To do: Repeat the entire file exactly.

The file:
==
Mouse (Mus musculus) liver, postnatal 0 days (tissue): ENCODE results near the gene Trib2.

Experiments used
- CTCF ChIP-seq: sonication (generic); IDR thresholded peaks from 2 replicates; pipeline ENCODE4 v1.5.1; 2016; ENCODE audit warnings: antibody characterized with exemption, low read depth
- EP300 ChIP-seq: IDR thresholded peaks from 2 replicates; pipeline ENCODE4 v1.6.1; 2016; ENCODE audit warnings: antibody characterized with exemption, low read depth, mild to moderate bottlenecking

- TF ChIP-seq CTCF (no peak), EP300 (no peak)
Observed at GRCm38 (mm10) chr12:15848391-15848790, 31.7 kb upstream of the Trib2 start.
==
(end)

Mouse (Mus musculus) liver, postnatal 0 days (tissue): ENCODE results near the gene Trib2.

Experiments used
- CTCF ChIP-seq: sonication (generic); IDR thresholded peaks from 2 replicates; pipeline ENCODE4 v1.5.1; 2016; ENCODE audit warnings: antibody characterized with exemption, low read depth
- EP300 ChIP-seq: IDR thresholded peaks from 2 replicates; pipeline ENCODE4 v1.6.1; 2016; ENCODE audit warnings: antibody characterized with exemption, low read depth, mild to moderate bottlenecking

- TF ChIP-seq CTCF (no peak), EP300 (no peak)
Observed at GRCm38 (mm10) chr12:15848391-15848790, 31.7 kb upstream of the Trib2 start.